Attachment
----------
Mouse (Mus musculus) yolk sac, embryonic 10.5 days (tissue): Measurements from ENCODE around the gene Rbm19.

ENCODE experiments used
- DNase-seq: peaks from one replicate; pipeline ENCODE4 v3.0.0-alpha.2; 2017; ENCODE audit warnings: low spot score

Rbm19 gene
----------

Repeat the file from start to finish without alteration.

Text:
Mouse (Mus musculus) yolk sac, embryonic 10.5 days (tissue): Measurements from ENCODE around the gene Rbm19.

ENCODE experiments used
- DNase-seq: peaks from one replicate; pipeline ENCODE4 v3.0.0-alpha.2; 2017; ENCODE audit warnings: low spot score

Rbm19 gene